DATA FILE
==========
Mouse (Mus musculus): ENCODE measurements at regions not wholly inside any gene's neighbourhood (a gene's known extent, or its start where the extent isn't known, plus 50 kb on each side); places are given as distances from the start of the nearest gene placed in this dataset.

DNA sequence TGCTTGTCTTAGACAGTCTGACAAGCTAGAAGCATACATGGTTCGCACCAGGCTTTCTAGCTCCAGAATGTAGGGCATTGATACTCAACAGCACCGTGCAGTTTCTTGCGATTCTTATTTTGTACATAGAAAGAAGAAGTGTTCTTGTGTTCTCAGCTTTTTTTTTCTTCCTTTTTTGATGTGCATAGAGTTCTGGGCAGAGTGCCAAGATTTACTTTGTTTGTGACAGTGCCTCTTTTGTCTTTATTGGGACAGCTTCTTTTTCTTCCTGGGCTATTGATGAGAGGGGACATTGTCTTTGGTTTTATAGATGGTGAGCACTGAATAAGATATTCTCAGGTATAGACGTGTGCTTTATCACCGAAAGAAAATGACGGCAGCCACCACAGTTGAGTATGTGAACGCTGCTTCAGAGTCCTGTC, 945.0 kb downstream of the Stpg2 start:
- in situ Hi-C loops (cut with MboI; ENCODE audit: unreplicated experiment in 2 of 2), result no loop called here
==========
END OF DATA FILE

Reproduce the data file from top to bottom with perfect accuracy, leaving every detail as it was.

Mouse (Mus musculus): ENCODE measurements at regions not wholly inside any gene's neighbourhood (a gene's known extent, or its start where the extent isn't known, plus 50 kb on each side); places are given as distances from the start of the nearest gene placed in this dataset.

DNA sequence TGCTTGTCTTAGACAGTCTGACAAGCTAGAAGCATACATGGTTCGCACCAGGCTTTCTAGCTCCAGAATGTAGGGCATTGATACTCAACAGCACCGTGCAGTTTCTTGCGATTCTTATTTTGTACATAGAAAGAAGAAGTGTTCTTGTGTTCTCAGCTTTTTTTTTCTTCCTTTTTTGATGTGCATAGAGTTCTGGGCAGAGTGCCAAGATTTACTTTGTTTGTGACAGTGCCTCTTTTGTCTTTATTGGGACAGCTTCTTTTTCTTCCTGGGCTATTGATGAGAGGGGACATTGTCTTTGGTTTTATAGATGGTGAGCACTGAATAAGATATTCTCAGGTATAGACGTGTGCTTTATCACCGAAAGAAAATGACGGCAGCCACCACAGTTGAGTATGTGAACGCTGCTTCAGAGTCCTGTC, 945.0 kb downstream of the Stpg2 start:
- in situ Hi-C loops (cut with MboI; ENCODE audit: unreplicated experiment in 2 of 2), result no loop called here